Ex Lease Cars


#ex lease cars for sale
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Ex Lease Cars

If you are looking for an affordable nearly new car then an ex-lease or ex-fleet car could be the perfect type of used car to go for. Leasing and rental firms in the UK buy almost 50% of all new cars sold in the UK each year, these brand new vehicles are then leased and rented to a variety of different organisations and individuals.

Hundreds of thousands of cars are leased and rented to organisations, for a variety of different uses from pool cars to sales rep cars, alternatively many thousands of lease cars find themselves on the driveways and garages of individuals that have opted for a personal contract hire or lease car to cater for their travelling requirements.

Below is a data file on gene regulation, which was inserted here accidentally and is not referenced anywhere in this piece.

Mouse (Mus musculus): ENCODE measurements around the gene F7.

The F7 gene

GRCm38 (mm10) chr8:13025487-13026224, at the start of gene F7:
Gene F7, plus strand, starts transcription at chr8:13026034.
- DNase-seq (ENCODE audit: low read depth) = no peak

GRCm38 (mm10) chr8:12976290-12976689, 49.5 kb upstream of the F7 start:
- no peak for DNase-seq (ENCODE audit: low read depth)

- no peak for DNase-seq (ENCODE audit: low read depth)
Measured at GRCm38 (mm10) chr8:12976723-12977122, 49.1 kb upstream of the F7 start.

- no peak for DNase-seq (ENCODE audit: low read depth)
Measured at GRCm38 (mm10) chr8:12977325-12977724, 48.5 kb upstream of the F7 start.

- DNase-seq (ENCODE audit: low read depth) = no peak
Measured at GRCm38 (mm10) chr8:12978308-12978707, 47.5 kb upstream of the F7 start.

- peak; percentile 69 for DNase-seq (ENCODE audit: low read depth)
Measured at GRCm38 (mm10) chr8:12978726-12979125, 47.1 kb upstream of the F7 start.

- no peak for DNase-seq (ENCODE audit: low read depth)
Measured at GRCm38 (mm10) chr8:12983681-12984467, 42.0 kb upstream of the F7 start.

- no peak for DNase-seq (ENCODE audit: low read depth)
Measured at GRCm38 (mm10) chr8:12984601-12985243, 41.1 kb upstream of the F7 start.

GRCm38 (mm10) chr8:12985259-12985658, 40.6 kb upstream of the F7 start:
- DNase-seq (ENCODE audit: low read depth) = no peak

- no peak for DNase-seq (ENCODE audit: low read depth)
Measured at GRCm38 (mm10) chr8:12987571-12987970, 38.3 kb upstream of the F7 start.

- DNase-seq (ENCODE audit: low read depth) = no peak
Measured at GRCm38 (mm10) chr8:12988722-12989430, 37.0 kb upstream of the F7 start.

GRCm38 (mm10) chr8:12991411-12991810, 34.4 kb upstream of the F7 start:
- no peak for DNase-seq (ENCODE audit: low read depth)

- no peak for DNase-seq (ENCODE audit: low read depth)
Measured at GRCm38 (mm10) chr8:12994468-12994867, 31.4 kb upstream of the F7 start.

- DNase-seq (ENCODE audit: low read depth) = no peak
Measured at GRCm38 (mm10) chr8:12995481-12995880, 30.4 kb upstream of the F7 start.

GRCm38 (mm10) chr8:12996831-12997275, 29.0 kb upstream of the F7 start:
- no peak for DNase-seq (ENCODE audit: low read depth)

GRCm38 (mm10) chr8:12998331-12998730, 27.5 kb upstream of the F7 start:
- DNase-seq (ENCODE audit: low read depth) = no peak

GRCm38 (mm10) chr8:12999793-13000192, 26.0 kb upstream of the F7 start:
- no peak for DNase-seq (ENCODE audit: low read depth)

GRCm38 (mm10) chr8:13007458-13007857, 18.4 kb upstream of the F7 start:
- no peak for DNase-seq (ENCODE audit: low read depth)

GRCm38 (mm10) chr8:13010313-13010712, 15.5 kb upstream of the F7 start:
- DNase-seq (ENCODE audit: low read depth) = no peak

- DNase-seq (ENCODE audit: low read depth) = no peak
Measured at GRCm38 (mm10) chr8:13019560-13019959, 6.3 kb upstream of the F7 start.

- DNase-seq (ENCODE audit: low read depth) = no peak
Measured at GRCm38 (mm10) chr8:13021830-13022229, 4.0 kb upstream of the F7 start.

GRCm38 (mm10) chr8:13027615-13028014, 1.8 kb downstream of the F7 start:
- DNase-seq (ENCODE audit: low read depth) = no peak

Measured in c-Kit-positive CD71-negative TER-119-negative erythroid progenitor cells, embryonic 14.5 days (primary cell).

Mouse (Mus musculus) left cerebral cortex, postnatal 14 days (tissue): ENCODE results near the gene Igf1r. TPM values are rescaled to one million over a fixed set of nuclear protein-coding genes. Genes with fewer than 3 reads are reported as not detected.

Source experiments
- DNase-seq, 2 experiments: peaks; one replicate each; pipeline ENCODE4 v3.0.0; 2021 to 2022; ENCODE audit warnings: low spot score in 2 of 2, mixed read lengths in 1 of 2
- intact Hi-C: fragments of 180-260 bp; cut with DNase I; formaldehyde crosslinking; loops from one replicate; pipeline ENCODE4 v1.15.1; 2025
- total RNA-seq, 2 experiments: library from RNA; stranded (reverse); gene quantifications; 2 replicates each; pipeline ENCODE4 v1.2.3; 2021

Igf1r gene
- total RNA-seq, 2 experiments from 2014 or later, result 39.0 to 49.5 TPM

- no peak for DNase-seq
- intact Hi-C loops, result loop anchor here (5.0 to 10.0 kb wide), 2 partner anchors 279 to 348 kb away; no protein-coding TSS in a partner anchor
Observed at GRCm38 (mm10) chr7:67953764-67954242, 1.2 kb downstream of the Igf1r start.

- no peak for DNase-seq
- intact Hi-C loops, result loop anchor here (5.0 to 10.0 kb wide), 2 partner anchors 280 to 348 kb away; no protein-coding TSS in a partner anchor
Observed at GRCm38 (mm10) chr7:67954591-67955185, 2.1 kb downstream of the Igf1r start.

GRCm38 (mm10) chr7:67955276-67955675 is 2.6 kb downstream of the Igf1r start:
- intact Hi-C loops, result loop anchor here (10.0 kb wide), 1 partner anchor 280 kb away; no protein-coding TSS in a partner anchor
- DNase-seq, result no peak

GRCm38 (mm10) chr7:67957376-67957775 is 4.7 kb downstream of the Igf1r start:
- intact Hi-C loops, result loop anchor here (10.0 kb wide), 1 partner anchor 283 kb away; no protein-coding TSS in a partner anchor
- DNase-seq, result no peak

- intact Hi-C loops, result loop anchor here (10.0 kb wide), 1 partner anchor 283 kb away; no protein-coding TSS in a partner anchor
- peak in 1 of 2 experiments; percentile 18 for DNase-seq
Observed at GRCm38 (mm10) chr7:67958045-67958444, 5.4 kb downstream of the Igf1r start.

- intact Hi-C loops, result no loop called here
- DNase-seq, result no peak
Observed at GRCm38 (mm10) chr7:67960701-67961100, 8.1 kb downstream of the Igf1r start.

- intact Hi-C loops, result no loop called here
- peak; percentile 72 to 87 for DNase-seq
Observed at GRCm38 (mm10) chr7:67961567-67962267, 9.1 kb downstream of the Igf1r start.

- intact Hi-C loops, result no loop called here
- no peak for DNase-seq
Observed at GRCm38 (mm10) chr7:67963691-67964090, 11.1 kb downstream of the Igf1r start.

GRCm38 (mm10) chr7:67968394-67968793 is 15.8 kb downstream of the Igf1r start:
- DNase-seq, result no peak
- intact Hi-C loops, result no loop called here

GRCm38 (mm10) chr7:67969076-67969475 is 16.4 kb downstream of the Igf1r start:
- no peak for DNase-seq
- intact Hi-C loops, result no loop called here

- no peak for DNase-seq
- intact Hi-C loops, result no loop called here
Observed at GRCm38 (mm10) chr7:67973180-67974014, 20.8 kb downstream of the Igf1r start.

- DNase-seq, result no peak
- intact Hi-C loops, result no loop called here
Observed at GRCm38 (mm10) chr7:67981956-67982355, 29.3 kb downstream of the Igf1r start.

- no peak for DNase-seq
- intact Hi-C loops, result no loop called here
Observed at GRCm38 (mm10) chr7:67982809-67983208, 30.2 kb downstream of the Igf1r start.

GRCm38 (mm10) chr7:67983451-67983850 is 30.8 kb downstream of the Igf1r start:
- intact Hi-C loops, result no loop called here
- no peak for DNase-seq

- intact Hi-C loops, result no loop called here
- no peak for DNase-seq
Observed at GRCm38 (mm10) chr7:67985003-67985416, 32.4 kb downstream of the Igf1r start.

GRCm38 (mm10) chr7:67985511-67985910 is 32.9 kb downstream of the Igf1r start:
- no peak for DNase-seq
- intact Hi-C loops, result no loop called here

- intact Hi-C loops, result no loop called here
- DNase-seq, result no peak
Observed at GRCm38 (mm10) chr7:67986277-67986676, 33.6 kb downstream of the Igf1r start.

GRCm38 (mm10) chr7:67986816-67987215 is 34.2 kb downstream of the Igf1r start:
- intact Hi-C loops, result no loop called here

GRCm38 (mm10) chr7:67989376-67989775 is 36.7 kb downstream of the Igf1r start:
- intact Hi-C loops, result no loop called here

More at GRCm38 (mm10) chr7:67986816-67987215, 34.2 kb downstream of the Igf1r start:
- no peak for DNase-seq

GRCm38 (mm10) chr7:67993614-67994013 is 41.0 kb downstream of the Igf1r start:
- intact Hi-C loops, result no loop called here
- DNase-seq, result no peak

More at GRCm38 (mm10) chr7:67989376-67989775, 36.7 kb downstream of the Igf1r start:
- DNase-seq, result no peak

At the end of the lease car’s contract period, usually one, two or three years, the vehicle is returned to the leasing company. The leasing company then disposes of the car via a variety of channels and the car enters the used car market. It is at this point where the canny car buyer can bag themselves a bargain.

While ex-lease cars tend to have higher mileages than privately owned cars, often they have been looked after, maintained, and serviced to a higher standard than a privately owned car. The vast majority of lease and fleet cars have also been smoke-free places thanks to the smoking ban, which means the car’s interior will be that bit better. Furthermore, the life of many small family, family, compact executive, executive, and luxury saloon lease cars is usually that of long periods on motorways and major A-roads being driven at near constant speed and in top gear, thus reducing wear and tear on the engine, brakes, and suspension. Shorter trips involve lots more acceleration, braking and gear-changing, so put a car under greater strain.